In the Hot Seat: Leon Bertrand

French minister delegate for tourism Leon Bertrand spoke with senior editor Kenneth Kiesnoski about the state of U.S. travel to France in light of political tensions between the countries.

Q: Are normal tourism relations possible given poor political relations between the U.S. and France?

A: I've always maintained the U.S. and France are like an old married couple: They love each other, although they don't always agree. [But] we can find means of cooperating on tourism, even if on the level of foreign politics there may be tensions. That's why the [upcoming] 60th anniversary [of D-Day] is extremely important to us: It's a chance for both sides to remember that despite differences, we made sacrifices together 60 years ago.

Q: Do you think D-Day commemorations will help heal hurt feelings and, perhaps, revive U.S. traffic?

A: Yes, because it reminds us that Franco-American relations are not only commercial but sentimental, as well. D-Day is a commemoration of our common ideals, such as patriotism. Since we started to [plan for D-Day] over a year ago, we've already [sensed] a comeback. As far as tourism goes, the first [three months] of 2004 was far more positive than in 2003. We're sure we're headed in the right direction.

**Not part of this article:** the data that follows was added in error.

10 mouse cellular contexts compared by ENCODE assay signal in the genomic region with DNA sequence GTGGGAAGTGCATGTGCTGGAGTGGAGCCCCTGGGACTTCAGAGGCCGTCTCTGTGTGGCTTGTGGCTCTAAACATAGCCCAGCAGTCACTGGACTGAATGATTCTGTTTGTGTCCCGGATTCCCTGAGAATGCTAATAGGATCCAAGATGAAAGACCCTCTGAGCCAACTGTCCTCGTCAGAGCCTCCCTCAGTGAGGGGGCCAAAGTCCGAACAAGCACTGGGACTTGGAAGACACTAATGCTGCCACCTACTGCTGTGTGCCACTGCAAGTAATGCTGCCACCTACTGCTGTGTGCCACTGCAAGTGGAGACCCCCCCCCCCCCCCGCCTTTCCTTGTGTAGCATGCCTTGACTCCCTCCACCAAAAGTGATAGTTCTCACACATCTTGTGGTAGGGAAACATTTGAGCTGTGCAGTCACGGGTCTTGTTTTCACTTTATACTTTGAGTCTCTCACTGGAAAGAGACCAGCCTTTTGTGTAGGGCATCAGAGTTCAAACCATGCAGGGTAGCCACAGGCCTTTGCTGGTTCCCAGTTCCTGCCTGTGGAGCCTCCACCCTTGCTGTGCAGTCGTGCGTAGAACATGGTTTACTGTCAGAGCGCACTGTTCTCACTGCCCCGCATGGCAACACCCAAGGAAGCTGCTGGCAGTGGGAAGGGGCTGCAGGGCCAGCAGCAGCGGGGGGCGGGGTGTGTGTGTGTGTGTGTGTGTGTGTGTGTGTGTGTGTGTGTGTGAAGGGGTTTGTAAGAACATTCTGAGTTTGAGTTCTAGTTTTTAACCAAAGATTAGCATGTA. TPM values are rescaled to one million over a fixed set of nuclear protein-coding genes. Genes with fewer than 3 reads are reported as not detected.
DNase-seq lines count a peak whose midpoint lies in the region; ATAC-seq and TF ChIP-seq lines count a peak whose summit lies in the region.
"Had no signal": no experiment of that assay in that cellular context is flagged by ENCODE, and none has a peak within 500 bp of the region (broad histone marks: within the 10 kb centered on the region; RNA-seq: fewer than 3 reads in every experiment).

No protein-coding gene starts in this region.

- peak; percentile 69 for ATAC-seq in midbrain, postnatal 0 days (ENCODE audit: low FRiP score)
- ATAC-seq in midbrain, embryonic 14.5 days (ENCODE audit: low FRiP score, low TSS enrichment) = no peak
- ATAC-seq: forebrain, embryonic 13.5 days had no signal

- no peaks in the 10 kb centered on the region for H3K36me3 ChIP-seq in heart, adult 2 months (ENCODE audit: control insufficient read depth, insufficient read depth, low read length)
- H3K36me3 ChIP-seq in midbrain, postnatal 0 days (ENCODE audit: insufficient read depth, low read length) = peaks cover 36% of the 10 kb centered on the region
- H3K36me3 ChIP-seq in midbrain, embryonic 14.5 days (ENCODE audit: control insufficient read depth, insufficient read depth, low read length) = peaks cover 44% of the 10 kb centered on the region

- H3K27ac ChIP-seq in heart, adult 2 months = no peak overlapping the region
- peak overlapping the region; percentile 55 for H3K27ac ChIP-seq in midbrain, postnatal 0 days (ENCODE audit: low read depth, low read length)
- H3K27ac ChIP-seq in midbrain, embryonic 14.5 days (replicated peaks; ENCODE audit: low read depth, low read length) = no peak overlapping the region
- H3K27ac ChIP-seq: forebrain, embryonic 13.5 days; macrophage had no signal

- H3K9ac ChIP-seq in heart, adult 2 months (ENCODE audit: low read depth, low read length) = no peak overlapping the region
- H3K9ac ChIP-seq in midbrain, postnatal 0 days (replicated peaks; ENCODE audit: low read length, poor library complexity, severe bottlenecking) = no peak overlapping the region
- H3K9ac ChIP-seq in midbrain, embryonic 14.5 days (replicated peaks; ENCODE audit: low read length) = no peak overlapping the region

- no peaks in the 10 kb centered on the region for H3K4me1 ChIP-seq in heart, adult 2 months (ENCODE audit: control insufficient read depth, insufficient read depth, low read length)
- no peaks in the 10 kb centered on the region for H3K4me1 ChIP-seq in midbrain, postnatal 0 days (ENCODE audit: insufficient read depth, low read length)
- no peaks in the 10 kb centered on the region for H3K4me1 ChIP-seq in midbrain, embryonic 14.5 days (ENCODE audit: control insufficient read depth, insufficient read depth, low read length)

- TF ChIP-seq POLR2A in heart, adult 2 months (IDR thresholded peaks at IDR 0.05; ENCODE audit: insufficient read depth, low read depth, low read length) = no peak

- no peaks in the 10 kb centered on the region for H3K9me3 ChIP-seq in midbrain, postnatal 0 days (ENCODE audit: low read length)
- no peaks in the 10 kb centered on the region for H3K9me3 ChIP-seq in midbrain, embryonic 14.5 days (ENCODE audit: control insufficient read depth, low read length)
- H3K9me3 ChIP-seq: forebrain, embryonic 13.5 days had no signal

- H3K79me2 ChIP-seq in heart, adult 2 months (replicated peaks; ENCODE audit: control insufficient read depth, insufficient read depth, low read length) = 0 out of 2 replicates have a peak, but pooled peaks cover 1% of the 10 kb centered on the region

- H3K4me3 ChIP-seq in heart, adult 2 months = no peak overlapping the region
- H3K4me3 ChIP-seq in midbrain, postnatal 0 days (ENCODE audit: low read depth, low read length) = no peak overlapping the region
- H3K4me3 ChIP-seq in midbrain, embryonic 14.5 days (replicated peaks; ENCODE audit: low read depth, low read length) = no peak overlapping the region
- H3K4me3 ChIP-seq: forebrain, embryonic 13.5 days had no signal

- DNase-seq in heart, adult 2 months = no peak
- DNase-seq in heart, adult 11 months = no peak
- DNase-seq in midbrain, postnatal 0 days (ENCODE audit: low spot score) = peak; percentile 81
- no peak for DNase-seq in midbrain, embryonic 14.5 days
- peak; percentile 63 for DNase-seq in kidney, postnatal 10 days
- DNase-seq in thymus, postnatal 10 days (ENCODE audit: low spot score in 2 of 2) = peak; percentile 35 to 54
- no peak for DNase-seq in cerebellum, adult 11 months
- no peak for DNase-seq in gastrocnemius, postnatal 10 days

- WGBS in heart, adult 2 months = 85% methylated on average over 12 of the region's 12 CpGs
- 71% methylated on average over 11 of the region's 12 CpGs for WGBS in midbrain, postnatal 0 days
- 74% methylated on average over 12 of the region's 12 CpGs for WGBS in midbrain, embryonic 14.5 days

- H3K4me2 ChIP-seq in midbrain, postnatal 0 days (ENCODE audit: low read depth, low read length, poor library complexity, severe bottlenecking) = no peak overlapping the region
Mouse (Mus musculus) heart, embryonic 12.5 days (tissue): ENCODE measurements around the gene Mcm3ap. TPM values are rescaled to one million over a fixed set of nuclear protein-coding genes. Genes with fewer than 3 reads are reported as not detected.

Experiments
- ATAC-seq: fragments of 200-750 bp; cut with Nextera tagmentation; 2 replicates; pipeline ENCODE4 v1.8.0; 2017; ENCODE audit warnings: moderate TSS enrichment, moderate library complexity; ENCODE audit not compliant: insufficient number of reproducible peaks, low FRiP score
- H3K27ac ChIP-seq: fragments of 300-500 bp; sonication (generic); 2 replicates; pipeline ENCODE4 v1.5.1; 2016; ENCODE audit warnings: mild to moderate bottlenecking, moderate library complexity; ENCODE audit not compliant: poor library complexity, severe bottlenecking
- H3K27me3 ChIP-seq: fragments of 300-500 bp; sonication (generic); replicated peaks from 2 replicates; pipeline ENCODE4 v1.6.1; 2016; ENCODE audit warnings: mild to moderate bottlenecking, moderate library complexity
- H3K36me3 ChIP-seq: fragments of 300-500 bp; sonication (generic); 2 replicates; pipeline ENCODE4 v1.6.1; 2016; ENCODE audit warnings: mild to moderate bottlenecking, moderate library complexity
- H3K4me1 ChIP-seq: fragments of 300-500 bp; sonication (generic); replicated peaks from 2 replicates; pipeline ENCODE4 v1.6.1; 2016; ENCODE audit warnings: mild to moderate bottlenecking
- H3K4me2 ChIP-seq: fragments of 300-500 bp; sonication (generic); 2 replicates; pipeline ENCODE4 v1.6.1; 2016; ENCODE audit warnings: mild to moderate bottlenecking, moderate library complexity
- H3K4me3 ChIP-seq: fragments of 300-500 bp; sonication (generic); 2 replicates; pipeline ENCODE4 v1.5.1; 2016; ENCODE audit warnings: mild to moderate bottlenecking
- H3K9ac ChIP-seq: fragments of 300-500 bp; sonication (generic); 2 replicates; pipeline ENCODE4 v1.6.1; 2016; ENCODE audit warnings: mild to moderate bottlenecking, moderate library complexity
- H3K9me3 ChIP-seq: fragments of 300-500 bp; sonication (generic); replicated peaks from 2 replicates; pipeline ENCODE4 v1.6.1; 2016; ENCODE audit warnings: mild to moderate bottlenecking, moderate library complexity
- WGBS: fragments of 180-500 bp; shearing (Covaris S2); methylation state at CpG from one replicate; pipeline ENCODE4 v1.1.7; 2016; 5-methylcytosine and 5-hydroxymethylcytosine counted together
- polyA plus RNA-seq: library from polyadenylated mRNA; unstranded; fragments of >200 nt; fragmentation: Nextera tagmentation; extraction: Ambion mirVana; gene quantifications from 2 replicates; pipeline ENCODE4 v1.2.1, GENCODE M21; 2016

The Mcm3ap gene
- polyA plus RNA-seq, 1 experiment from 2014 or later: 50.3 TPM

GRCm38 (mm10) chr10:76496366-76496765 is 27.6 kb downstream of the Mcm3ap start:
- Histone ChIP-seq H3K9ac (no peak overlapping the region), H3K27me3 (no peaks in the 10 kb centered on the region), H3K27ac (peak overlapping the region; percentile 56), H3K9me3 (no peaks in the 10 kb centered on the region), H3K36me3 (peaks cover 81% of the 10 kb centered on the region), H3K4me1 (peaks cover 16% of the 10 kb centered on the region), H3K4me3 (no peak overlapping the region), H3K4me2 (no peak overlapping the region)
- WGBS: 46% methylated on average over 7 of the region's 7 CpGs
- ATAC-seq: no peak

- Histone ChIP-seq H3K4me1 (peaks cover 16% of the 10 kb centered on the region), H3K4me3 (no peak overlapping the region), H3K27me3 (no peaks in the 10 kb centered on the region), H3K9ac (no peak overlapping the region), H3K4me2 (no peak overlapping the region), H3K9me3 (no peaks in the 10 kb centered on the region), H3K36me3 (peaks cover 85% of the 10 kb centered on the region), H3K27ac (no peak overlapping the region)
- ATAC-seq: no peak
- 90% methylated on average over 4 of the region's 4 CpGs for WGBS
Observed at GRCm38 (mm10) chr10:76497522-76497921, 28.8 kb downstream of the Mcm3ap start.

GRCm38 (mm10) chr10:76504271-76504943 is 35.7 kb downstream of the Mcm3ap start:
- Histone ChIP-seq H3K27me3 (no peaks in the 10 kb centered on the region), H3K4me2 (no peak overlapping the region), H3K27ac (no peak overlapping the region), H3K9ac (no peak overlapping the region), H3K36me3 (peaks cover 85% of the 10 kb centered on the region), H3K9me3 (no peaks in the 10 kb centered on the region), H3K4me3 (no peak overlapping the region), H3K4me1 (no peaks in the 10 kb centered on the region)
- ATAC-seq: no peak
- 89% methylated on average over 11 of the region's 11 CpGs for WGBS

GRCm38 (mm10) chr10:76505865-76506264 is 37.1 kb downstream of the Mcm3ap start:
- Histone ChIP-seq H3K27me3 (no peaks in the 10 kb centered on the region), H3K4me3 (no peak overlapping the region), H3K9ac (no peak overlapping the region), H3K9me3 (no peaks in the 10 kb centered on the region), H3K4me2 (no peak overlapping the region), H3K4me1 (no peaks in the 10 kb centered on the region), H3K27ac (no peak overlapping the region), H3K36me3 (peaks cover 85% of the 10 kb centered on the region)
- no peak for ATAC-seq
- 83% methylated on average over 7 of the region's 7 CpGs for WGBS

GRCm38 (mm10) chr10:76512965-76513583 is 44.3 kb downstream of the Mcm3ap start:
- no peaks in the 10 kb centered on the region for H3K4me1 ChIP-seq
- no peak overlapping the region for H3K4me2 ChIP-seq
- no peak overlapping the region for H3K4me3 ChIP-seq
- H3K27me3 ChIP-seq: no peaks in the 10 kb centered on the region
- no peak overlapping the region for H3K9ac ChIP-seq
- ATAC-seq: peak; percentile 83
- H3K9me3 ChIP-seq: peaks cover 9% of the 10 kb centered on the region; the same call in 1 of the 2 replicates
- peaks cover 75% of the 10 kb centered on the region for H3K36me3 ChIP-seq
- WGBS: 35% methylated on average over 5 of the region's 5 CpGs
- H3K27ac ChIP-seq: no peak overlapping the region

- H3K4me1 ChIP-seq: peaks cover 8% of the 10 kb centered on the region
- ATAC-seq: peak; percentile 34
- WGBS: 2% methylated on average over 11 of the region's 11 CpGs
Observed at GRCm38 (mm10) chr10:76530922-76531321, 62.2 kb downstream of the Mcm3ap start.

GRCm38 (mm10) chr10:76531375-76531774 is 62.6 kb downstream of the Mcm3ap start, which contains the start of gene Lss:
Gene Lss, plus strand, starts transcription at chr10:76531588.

Q: You've relaunched quality training for tourism workers. Can Americans -- some of whom consider "French hospitality" an oxymoron -- truly expect a warm welcome?

A: Actually, many Americans who come to France worried they may encounter [unfriendliness] experience an entirely different behavior ... and it changes their perceptions. That said, it's true hospitality is a problem area. A recent study [of] tourists visiting from 12 countries found there's still a lot of progress to be made. [That's why] we're launching a second Bienvenue en France campaign. I guarantee once Americans visit France they will have such a wonderful time they'll become our ambassadors.

Q: Some Jewish-American groups remain alarmed over recent anti-Semitic incidents in France. How are you addressing these concerns?

A: It's true that there's a problem that cannot be denied, but it's also true that the French government is being very firm. The prime minister has created a committee against racism and anti-Semitism that proposes ways to fight these negative trends, [and] the justice ministry increased penalties for those who commit anti-Semitic acts. I met with the Grand Rabbi of France, and we decided to establish what we'll call the Route of Jewish Memories. Jewish-Americans [can] meet with members of France's Jewish communities to visit places of worship and commemoration.

Q: Air France is your partner. Does its merger with Dutch carrier KLM alter its French character -- or affect your mission -- in any way?

A: The merger naturally gives a stronger global dimension to Air France.

To contact reporter Kenneth Kiesnoski, send e-mail to [email protected].

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